John Waite's career, which began as front man for The Babys, spans some 30 years.
Life the hard way fuels memorable lyrics
Most mornings find John Waite awake at 5:30 in his Santa Monica home. A cup of coffee in one hand, he begins each day the same way: sifting through mail, sorting out e-mails and conducting interviews set up by his manager.
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And on this particular day, the singer-songwriter has a string of interviews lined up before he leaves for a weekend of tour dates.
Outside of promotional work, Waite sees himself as a quiet person. But during interviews, he is eager to please, enthusiastically answering all questions about his career and of his newest project, a greatest hits album to be finished by Christmas.
"I realize this is a phone interview, and you can't see what I'm doing," he says via phone, "so I want to make sure I give you a lot."
While some answers may be inadvertently contradictory in his desire to be helpful, a pattern emerges about Waite: Every enthusiastic answer he gives about himself or his backup band is punctuated with confidence: "We go full tilt. We put on a good show."
"I've had nine solo albums. The last four are the best. The lyrics are pretty good. But I felt that way about The Babys."
"I've lived my life pretty fully, and I've managed to survive some tough moments. I'm stubborn. I've been confronted with a lot. But don't get me wrong, I love my life."
And those tough moments?
Waite laughs. "I've been through a divorce and the music business is a hard business."
THE SINGER obviously takes his singing very seriously, from his earlier days as frontman with The Babys, up to his solo career. It's a career that has included a stint in the band Bad English, a project which included some of Waite's friends from Journey.
The Northern England native with the trademark shoulder-length, plum-colored hair received a good amount of attention some years ago for ballads such as "When I See You Smile" and "Missing You," straightforward songs which have been the hallmarks of both his solo career and previous bands.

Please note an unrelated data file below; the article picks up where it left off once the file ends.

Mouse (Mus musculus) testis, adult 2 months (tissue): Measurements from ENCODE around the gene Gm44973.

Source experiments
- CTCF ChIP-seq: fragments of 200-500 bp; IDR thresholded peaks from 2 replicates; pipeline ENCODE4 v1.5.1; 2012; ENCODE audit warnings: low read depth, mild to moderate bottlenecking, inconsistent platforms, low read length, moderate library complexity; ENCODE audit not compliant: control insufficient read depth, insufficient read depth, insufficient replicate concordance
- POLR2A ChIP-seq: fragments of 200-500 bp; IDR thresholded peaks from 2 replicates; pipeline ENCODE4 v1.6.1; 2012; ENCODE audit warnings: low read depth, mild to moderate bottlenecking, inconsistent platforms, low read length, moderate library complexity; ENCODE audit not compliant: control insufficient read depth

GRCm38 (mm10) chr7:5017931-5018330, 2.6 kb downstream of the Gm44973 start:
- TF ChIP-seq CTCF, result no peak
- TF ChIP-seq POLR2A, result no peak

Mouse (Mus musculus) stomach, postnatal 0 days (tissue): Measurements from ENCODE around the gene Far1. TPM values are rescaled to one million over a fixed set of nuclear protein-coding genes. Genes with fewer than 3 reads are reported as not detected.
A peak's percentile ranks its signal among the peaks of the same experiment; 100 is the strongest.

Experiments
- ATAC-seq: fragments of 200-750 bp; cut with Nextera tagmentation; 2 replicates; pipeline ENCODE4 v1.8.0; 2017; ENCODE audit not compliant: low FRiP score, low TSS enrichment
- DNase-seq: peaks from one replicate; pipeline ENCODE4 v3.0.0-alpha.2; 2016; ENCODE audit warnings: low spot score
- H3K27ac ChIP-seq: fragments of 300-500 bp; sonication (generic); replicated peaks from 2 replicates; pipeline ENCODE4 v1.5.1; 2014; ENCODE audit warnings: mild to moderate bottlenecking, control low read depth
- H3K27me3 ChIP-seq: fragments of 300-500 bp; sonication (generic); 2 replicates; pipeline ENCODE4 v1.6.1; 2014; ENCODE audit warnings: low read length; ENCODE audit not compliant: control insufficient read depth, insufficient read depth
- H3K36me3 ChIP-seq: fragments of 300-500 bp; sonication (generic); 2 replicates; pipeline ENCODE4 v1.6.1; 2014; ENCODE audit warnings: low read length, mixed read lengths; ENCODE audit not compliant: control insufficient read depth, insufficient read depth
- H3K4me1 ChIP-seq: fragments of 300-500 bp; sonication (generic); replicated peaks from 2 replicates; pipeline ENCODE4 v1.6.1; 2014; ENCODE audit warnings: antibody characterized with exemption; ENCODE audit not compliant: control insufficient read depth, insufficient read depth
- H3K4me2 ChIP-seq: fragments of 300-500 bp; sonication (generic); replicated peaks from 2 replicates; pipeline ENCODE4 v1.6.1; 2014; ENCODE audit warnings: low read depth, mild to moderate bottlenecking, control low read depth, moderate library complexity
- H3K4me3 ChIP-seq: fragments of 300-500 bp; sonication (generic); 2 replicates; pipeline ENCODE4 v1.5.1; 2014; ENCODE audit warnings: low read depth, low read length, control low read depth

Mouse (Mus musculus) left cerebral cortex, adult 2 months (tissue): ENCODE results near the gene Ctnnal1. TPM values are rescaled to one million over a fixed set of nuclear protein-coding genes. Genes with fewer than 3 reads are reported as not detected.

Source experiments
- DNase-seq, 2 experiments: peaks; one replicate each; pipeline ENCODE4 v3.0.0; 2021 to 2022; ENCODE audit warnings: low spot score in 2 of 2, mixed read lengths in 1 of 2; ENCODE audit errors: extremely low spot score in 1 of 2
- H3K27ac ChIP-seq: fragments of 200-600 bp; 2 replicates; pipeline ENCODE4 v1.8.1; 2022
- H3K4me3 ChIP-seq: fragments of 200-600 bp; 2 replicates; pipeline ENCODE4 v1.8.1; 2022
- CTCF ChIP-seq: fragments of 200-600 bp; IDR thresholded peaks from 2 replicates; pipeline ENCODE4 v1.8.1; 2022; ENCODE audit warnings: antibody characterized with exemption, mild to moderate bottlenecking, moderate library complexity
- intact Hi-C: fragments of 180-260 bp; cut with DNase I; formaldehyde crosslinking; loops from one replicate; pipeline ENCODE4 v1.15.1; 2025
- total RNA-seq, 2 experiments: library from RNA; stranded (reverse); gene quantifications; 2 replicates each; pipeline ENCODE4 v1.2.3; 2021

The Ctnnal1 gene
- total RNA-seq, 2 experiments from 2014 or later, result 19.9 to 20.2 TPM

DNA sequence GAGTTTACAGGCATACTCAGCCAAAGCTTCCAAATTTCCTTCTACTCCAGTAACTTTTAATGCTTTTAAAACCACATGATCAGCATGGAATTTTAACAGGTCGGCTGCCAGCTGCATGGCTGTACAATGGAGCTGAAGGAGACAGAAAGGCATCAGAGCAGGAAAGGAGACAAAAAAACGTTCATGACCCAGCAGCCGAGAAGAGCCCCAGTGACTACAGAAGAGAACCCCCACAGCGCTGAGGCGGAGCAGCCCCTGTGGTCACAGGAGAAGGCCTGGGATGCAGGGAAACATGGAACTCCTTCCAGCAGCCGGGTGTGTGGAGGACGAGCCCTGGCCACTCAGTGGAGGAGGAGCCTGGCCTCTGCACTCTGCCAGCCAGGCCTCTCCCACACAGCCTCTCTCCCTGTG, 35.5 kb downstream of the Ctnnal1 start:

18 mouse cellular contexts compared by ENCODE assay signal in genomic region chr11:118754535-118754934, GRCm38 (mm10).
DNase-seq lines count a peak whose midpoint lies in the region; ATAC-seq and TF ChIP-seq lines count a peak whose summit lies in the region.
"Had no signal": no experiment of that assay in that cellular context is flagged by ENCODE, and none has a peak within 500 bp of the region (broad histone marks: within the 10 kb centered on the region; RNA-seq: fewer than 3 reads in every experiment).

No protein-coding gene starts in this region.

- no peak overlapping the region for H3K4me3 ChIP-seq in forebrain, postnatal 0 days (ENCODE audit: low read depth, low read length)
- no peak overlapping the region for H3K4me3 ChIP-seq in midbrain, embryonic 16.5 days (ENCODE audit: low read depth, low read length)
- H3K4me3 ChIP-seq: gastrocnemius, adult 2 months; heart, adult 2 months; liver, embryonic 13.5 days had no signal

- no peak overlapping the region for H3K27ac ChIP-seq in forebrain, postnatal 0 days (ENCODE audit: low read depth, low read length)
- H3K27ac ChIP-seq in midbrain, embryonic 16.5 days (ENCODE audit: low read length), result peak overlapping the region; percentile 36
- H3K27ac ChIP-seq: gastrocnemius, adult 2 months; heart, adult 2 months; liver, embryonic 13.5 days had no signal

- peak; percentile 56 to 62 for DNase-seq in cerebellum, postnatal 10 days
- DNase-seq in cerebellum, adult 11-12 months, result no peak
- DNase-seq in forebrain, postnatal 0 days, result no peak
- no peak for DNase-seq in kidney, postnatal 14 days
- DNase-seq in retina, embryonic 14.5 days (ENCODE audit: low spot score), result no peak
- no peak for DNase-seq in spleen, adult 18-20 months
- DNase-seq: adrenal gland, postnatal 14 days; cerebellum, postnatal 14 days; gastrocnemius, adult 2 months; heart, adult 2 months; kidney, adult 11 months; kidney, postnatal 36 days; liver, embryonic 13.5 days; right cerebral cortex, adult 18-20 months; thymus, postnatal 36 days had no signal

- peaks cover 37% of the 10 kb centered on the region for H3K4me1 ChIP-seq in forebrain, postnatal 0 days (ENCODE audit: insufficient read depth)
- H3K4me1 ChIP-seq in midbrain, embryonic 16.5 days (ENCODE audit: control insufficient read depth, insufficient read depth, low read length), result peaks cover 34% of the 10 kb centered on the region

But as methodical as he is out about plotting his career, the musician will tell you that some of his most inspired moments have been found not in studio sessions but during off-the-cuff stage performances.
Take "Missing You," possibly the best known hit of his 30-year-long career. That song, a tribute to his then-wife, was written and recorded in a couple of takes. The haunting "Masterpiece of Loneliness," off his most recent album, the 2004 "The Hard Way," was written in 10 minutes after performing the tune on the spot during one stage performance.
"The simplest songs are the most meaningful," says Waite. "It's the simplest thing to write a song. It's about what you leave out, the illusion."
Waite has received positive reviews throughout his career, including "The Hard Way," a rock 'n' roll album laced with blues and bits of country. Waite has promoted the album through a mixture of club dates and appearances at Borders stores around the United States.
An acoustic version of "Missing You" can also be found as a bonus track on his latest album. On why songs such as "Every Time I Think of You" or "When I See You Smile" still stick in people's memories, Waite offers the explanation that the best known hits of his career have followed a time-honored country tradition: good storytelling and great phrasing along the lines of Hank Williams.
Like some of his heroes such as Williams or Bob Dylan, Waite prefers to concentrate on lyrics. (Coincidentally, Waite covered Dylan's "Girl From The North Country" for "The Hard Way.")
"Some writers, like Hank Williams, are sheer poetry. I start with a title (and go from there). I've been pretty lucky that I don't get writer's block. ... I haven't (failed) in my most needful moments."
He laughs. "But it's not high art, it's not Steinbeck. It's just rock 'n' roll. I like all kinds of music -- Lucinda Williams, The Killers, Dylan, folk music, Indian flute -- all except for arena rock. I've no idea what to make of it."